Critic and author John Lahr’s critically lauded biography Tennessee Williams: Mad Pilgrimage of the Flesh (W.W. Norton & Company) was published earlier this year. Lahr was joined in late September by award-winning playwright Tony Kushner at New York City’s 92nd Street Y for a public discussion about the book’s treatment of Williams’s increasingly erratic life and work during his later years. Here are excerpts from their conversation, selected and edited by Ben Kaplan.
TONY KUSHNER: I love the way that the book delves into and honors both Williams’s process of writing and the writing itself. The structure proceeds not so much from biographical event to event, but rather from play to play—and you make that seem as though it’s also the way his life was structured. Was it a surprise to you that his work often exactly mirrored what Tennessee was going through?
JOHN LAHR: That was the challenge. Williams said that he was an irrevocably divided person, that he worked out his problems by creating a simulacrum, and then expressing and trying to understand himself that way. And it struck me, especially with the publication of the letters and the notebooks, that the plays reflected the man just as the man reflected the plays. You could chart his interior. The debate, and the fight internally that he fought until the end of his life between creativity and self-destruction, changed over time, as he changed.
KUSHNER: You quote him as saying that if he made a pie chart of his life, 89 percent of his life was about work…
LAHR: …10 percent was a fight against madness, and 2 percent was loyalty to friends. And that got smaller!
KUSHNER: As did the number of friends—and then you would have to have a whole other pie chart for the sex and the drugs and the booze.
LAHR: The only thing he cared about in life was his work. As he famously said, “For love I make characters.” In focusing on the work, and the struggle to make the work, and the price he paid for that output, you are focusing on his best self. But, in another way, I think it would be fair to argue that Williams’s career represents the brilliance of American individualism, and in his decline, to a certain extent, the barbarity of it. I’ve always thought of him as a metaphor of America in the 20th century: In pursuit of his absolute greatness, he does this amazing thing, and gets lost in it.
KUSHNER: I went into a tailspin towards the end of the book, because it’s so heartbreaking. What I think is true about him—and I’ve never seen it put this way before—is that because he was mining himself, his self, so endlessly, at some point what you call a kind of calcification of the heart manifests itself, and the self-mining becomes a kind of self-devouring, self-cannibalism, even; the business of putting your self and your inner life on stage over and over becomes a form of self-consumption.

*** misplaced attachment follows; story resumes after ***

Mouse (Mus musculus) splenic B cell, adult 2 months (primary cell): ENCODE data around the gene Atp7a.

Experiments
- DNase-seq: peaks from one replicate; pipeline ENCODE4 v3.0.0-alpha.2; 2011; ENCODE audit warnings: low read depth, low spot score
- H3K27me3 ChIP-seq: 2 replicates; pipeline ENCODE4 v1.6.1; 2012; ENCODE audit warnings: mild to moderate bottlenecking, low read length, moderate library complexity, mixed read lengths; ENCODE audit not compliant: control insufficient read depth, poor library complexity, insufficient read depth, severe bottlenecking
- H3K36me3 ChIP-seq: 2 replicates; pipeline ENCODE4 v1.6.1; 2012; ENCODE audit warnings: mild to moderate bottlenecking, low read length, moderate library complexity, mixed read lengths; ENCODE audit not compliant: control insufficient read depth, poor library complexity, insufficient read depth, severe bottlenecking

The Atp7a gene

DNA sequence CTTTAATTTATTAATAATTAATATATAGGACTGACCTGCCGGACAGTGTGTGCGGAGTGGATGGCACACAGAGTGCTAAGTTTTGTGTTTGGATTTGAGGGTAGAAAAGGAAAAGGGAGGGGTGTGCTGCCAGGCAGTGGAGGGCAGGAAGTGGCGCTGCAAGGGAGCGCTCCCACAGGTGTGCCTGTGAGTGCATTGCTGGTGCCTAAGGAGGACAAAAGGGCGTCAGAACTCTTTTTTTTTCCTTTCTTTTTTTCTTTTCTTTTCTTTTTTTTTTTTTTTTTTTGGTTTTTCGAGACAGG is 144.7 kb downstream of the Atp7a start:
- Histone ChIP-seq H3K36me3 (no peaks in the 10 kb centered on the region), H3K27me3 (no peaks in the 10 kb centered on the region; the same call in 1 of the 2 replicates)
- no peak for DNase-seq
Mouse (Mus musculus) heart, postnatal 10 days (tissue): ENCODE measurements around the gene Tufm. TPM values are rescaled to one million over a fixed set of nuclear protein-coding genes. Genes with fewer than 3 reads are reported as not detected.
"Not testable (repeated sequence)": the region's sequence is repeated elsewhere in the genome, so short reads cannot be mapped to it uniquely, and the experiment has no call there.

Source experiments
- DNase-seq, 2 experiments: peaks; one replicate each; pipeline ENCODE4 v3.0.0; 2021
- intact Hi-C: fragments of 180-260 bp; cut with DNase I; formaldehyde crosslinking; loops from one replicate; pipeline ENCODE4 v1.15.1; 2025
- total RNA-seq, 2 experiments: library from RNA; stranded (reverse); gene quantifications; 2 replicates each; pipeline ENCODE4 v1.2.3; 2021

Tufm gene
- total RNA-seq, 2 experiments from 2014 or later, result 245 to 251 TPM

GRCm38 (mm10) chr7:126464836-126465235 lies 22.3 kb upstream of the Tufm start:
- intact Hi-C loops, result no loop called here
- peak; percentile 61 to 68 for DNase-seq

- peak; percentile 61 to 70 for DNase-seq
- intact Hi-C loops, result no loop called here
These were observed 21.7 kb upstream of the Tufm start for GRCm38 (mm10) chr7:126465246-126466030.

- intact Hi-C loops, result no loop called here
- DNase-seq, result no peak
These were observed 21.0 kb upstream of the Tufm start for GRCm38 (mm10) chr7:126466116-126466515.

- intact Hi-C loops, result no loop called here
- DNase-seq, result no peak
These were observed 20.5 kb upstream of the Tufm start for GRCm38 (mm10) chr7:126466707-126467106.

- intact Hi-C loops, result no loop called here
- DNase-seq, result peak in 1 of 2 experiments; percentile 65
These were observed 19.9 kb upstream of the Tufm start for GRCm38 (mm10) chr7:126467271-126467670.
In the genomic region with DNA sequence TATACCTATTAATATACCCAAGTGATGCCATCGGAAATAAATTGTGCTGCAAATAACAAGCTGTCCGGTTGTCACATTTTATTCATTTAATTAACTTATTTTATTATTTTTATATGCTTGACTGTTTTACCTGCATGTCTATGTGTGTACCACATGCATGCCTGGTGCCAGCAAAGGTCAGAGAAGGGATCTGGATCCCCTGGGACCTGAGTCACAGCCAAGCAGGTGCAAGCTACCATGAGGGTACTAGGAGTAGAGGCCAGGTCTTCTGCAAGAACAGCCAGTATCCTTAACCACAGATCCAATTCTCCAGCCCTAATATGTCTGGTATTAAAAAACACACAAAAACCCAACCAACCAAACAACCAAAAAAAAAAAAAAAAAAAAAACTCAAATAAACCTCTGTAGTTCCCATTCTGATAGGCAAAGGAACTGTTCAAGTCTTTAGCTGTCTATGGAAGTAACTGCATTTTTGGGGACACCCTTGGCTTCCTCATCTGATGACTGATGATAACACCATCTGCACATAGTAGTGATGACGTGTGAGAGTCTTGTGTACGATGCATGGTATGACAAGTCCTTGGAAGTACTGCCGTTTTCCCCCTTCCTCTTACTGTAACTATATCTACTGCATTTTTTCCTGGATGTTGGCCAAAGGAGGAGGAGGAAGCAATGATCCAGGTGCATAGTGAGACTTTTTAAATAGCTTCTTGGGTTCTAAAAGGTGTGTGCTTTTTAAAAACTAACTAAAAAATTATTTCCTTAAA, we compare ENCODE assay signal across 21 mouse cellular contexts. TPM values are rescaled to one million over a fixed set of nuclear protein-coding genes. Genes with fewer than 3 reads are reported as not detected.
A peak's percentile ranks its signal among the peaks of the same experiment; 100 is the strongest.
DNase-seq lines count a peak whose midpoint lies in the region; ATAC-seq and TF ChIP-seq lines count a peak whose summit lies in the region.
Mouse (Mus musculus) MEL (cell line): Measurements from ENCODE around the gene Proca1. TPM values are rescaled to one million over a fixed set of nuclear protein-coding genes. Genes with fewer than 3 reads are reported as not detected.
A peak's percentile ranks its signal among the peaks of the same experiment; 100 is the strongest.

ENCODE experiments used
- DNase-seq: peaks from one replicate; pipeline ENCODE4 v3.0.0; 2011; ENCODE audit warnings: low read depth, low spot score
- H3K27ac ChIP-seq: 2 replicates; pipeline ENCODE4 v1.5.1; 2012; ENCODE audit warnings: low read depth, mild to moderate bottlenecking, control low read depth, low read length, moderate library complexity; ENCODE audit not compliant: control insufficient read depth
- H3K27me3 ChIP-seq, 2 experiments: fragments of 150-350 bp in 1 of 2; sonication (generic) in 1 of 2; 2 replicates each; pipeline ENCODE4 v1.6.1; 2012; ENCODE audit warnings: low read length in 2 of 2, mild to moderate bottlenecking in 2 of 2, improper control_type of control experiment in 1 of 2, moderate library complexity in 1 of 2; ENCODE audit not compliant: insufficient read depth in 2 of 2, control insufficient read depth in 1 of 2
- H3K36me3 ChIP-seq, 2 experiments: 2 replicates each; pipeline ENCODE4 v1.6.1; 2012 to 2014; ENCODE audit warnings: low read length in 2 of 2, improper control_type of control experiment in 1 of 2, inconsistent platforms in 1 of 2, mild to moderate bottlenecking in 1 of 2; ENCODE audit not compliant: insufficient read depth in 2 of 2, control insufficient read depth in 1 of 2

LAHR: Absolutely. Oscar Wilde said that the artistic life is a long, lovely suicide, and I think Williams personifies the problem. He found himself blocked by the enormous success of those early plays— his word for the experience of his fame was “sunstroke”—and he started to drink. I think it really was a Faustian thing, that he needed to drink to get back in touch with his unconscious—the green world. But then he realized that that drunkenness—that sense of collapse—was his subject. So he pushed himself farther and farther through drugs and drink, to the precipice, so that he could look at it. His success meant that he would kill himself—he died essentially for the work that we are discussing.
KUSHNER: Does the brilliant individual inevitably slide into barbarism? Much of your career has been spent thinking about other artists. You’re clearly interested in the individual personality, the individual and the ego that creates a work of art. You once said that the whole history of the American musical is the staging of the drama of the individual. The shadow of Tennessee’s grim personal life hangs over the work, all of it—so you have to wonder what it was that made it inevitable that this guy would wind up in this race between self-expression and self-destruction, with the latter triumphing, as your book makes scarily clear.
LAHR: It’s a fascinating conundrum: If you have the ability to be great, how do you negotiate serving your talent and being a good person living in the world? Esteem is awarded on evidence, and so the famous, in order to keep fame, have to keep producing. So they’re caught in this terrible bind of output; and when you read Williams’s diaries and letters, the guy who’s writing eight hours a day for all his life—I mean, it just never stops—he was exhausted. Part of the tragedy for me is that he began to lose contact with his unconscious, to trust it. And when it didn’t produce success, then he distrusted it.